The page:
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 one year ago
A box has 8 hard centred and 9 soft centred chocolates. two are selected at random.what is the probability that one is hard centred and other is soft centred
 one year ago
A box has 8 hard centred and 9 soft centred chocolates. two are selected at random.what is the probability that one is hard centred and other is soft centred

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Chelsea04
 one year ago
Best ResponseYou've already chosen the best response.1you find the probability of getting a hard centred: 1/8 then the probability of getting a soft centred: 1/9 then multiply them together

agent0smith
 one year ago
Best ResponseYou've already chosen the best response.1I think you may have to double your answer @Chelsea04 as you could get one hard, then one soft, or one soft, then one hard.

Chelsea04
 one year ago
Best ResponseYou've already chosen the best response.1i'm thinking of a different question. oh, right, yea. that i think makes much more sense

Chelsea04
 one year ago
Best ResponseYou've already chosen the best response.1no! no! I got it now! hard centred: 8/17 soft centred: 9/17 multiply these together 72/289

agent0smith
 one year ago
Best ResponseYou've already chosen the best response.1Yeah that sounds a bit better... been a while since i've done one of these.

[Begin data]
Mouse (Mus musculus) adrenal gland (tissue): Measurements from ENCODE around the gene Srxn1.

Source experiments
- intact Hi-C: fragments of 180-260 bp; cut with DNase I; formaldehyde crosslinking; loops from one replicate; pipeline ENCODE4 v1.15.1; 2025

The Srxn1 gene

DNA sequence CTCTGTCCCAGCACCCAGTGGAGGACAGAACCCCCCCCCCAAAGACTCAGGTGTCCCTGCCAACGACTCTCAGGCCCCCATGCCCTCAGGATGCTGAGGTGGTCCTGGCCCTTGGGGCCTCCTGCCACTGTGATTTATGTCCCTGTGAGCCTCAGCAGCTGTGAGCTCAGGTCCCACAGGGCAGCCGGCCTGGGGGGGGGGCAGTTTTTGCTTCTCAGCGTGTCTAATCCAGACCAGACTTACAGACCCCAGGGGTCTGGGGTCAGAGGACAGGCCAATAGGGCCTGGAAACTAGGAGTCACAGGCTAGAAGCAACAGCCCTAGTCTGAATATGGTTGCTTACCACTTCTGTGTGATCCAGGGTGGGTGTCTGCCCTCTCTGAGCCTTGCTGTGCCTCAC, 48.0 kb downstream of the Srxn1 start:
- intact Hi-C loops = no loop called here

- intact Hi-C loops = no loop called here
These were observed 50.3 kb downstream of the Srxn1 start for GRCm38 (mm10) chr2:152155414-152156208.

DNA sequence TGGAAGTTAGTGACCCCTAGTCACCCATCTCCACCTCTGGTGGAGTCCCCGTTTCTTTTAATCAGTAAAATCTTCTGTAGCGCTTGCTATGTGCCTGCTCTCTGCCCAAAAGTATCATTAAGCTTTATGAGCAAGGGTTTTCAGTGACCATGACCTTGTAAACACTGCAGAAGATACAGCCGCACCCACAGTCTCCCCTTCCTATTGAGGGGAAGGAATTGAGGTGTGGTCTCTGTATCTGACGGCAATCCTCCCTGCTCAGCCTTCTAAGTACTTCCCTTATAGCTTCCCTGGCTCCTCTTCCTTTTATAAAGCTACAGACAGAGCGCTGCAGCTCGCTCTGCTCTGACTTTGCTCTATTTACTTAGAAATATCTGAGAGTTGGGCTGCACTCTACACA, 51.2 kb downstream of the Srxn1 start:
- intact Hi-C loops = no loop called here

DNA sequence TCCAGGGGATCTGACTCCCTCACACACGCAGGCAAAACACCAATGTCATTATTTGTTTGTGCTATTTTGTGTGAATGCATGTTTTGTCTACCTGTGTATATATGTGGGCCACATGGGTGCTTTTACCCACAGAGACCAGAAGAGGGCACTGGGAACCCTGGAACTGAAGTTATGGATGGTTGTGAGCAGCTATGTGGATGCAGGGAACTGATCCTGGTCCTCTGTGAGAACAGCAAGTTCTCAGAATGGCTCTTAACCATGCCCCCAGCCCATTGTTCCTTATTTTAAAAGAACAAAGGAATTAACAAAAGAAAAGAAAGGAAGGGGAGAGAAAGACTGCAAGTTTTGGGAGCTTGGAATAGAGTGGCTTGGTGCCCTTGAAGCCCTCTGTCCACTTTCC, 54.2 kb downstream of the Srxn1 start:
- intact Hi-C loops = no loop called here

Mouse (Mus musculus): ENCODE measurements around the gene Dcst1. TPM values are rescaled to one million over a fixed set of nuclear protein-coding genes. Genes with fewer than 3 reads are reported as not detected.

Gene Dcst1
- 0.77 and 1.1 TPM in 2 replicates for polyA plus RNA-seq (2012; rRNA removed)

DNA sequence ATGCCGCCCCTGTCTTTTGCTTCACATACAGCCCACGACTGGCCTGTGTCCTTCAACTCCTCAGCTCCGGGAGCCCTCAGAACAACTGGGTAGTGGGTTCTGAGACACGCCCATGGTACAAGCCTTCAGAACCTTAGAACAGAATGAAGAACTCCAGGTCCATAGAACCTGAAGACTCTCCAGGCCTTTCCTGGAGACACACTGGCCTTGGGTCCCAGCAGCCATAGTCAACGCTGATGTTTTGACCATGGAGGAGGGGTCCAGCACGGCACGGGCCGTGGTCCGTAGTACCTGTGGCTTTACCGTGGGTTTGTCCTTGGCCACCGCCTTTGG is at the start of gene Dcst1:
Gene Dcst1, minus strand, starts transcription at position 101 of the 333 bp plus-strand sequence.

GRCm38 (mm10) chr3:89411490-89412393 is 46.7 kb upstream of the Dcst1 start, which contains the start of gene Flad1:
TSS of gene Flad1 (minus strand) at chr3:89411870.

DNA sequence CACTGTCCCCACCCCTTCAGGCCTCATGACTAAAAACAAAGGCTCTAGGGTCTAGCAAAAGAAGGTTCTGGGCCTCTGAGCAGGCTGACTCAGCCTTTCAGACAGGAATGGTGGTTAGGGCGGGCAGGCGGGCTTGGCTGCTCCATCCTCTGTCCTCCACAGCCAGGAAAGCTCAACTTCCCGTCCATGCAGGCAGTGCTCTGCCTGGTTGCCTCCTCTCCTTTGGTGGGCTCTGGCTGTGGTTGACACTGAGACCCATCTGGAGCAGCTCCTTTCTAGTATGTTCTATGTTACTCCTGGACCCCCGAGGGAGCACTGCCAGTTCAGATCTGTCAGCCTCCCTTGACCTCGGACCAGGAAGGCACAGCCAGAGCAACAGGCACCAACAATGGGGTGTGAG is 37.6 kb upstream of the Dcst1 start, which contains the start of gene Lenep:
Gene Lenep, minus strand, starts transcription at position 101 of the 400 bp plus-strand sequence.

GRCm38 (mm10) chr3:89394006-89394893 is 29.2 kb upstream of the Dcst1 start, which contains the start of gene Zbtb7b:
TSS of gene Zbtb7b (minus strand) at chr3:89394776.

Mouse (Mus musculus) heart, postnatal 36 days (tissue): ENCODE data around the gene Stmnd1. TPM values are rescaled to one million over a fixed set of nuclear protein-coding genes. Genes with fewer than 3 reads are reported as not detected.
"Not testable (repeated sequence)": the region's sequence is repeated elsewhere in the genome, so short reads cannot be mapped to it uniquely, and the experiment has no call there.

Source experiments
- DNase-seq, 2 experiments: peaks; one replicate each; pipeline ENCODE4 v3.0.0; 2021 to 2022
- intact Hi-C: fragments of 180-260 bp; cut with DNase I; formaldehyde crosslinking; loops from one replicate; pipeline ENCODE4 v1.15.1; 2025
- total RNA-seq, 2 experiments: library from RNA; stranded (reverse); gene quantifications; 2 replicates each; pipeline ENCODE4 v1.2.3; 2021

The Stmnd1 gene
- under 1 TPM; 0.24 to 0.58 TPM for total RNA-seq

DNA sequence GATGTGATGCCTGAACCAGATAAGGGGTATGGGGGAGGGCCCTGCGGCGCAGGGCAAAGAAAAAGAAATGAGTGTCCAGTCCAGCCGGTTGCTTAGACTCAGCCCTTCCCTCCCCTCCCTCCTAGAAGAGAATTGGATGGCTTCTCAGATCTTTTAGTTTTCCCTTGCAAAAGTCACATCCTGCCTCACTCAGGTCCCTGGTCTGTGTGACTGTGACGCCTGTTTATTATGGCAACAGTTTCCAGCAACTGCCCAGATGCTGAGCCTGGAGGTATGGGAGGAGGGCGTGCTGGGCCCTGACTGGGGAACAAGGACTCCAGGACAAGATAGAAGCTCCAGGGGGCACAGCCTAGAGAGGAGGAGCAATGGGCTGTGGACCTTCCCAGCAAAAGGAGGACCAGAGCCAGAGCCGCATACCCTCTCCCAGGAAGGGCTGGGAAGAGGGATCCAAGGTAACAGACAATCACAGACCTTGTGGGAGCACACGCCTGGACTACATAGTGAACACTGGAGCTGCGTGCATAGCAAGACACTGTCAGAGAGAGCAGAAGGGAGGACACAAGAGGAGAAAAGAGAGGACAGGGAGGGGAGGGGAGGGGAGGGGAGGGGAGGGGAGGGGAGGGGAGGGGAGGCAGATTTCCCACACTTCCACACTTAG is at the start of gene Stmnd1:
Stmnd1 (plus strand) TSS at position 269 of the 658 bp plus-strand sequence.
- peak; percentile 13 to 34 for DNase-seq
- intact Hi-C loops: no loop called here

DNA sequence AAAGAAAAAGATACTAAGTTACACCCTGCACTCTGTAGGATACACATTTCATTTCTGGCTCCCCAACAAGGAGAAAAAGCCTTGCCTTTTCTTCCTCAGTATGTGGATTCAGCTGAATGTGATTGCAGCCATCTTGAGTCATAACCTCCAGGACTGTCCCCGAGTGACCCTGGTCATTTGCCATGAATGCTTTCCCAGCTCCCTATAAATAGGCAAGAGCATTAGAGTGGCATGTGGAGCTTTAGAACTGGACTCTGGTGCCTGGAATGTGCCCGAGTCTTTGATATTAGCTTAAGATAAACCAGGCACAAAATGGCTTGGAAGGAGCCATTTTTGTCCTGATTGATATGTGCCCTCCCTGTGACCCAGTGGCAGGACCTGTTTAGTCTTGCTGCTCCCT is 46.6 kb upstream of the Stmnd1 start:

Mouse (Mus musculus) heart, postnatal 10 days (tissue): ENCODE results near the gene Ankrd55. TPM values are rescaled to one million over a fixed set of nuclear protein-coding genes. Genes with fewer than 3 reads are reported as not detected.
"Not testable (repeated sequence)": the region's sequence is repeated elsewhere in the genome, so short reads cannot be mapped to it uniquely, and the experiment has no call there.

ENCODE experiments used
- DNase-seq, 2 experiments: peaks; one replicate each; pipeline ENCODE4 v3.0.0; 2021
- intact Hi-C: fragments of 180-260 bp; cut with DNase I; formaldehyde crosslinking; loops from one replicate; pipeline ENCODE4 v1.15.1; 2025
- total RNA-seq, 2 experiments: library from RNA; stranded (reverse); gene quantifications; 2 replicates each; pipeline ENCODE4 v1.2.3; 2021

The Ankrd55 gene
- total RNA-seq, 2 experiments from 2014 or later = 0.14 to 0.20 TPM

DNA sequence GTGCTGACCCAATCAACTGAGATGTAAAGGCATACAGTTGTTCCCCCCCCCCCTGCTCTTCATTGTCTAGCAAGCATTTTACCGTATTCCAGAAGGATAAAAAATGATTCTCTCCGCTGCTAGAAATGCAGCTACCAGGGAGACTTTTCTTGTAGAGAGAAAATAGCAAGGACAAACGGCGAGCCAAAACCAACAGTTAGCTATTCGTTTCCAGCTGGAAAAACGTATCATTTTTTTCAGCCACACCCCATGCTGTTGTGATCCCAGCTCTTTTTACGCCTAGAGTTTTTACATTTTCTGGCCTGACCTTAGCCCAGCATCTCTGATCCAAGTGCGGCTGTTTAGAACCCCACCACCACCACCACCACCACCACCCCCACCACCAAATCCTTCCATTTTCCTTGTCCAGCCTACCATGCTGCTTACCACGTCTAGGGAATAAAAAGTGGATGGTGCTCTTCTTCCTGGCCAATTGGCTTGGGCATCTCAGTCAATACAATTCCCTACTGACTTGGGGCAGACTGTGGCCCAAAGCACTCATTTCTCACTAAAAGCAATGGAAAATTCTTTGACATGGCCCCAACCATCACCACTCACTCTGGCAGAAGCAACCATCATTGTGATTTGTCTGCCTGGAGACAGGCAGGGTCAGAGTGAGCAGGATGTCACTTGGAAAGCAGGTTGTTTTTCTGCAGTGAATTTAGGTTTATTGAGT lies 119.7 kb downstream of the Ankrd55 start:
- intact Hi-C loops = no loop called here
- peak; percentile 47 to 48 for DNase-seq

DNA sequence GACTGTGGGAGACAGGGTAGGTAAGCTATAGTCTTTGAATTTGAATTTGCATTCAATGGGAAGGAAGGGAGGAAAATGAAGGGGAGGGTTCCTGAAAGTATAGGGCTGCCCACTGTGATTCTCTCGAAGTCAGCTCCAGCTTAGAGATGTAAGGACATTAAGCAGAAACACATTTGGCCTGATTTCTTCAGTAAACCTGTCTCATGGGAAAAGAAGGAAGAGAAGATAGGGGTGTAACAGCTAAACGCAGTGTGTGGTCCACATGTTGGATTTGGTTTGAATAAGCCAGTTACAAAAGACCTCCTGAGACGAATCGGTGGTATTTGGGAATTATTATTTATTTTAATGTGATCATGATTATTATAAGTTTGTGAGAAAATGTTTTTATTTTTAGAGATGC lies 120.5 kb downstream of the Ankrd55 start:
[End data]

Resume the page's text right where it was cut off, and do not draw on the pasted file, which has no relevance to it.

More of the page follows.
Chelsea04
 one year ago
Best ResponseYou've already chosen the best response.1do you multiply that by 2?

Chelsea04
 one year ago
Best ResponseYou've already chosen the best response.1yea, me too! been like 3 months

agent0smith
 one year ago
Best ResponseYou've already chosen the best response.1Hmm i'm not sure if that's correct. It may be easier to do it using combinations...

Chelsea04
 one year ago
Best ResponseYou've already chosen the best response.1use a tree diagram, i'll draw one

agent0smith
 one year ago
Best ResponseYou've already chosen the best response.1There's four possible outcomes: (h, h), (s,s), (h,s), (s,h)

agent0smith
 one year ago
Best ResponseYou've already chosen the best response.1(note not all are equally likely as there's 8 hard and 9 soft)

agent0smith
 one year ago
Best ResponseYou've already chosen the best response.1\[\left(\frac{ 8 }{ 17 } \times \frac{ 9 }{ 16 }\right) + \left(\frac{ 9 }{ 17 } \times \frac{ 8 }{ 16 }\right) \] I think this covers all possibilities...

Chelsea04
 one year ago
Best ResponseYou've already chosen the best response.1so basically in the end, you did need to multiply it by 2 ;)

agent0smith
 one year ago
Best ResponseYou've already chosen the best response.1Yep, but your original equation had them both over 17, not one over 17 and one over 16.

Chelsea04
 one year ago
Best ResponseYou've already chosen the best response.1right, no replacement! Sorry, it's been a while

Chelsea04
 one year ago
Best ResponseYou've already chosen the best response.1agent's is the right answer, follow his equation

agent0smith
 one year ago
Best ResponseYou've already chosen the best response.1\[\left(\frac{ 8 }{ 17 } \times \frac{ 9 }{ 16 }\right) + \left(\frac{ 9 }{ 17 } \times \frac{ 8 }{ 16 }\right) = 2 \times \left(\frac{ 9 \times 8 }{ 17 \times 16 } \right) = 0.529\] So the probability is about 50%, which makes sense given our possible outcomes when picking two chocolates (h for hard, s for soft): (h, h), (s,s), (h,s), (s,h) If all options were equally likely, the probability would be exactly 50%.
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